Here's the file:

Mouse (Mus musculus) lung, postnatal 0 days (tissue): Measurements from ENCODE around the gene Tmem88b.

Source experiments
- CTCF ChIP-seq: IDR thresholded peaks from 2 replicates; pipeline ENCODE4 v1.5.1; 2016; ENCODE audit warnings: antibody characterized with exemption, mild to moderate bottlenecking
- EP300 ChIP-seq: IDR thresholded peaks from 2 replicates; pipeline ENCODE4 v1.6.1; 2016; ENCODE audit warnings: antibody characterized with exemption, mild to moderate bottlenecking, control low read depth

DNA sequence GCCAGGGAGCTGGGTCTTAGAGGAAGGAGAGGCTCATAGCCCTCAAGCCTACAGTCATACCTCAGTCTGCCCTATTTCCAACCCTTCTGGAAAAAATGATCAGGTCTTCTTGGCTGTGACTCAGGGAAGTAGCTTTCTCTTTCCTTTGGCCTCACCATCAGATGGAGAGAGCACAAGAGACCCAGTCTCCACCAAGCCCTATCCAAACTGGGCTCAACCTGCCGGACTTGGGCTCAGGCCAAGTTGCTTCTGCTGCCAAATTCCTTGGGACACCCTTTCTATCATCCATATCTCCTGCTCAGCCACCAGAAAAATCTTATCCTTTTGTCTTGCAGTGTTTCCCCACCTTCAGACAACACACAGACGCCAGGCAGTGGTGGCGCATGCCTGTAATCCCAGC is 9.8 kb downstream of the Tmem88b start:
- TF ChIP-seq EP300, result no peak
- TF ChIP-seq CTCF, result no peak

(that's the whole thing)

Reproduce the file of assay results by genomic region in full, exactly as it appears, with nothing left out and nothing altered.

Mouse (Mus musculus) lung, postnatal 0 days (tissue): Measurements from ENCODE around the gene Tmem88b.

Source experiments
- CTCF ChIP-seq: IDR thresholded peaks from 2 replicates; pipeline ENCODE4 v1.5.1; 2016; ENCODE audit warnings: antibody characterized with exemption, mild to moderate bottlenecking
- EP300 ChIP-seq: IDR thresholded peaks from 2 replicates; pipeline ENCODE4 v1.6.1; 2016; ENCODE audit warnings: antibody characterized with exemption, mild to moderate bottlenecking, control low read depth

DNA sequence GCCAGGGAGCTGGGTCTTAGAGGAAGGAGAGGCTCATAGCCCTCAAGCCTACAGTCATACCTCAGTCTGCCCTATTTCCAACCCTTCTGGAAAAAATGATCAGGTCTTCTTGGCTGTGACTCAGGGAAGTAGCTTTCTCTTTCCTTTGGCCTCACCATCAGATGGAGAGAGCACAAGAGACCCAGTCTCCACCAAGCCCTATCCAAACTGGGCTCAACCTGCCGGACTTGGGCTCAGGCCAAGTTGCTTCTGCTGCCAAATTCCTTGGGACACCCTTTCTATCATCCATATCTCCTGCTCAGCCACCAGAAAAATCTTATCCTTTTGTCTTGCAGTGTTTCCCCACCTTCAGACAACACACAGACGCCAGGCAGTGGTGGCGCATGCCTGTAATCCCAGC is 9.8 kb downstream of the Tmem88b start:
- TF ChIP-seq EP300, result no peak
- TF ChIP-seq CTCF, result no peak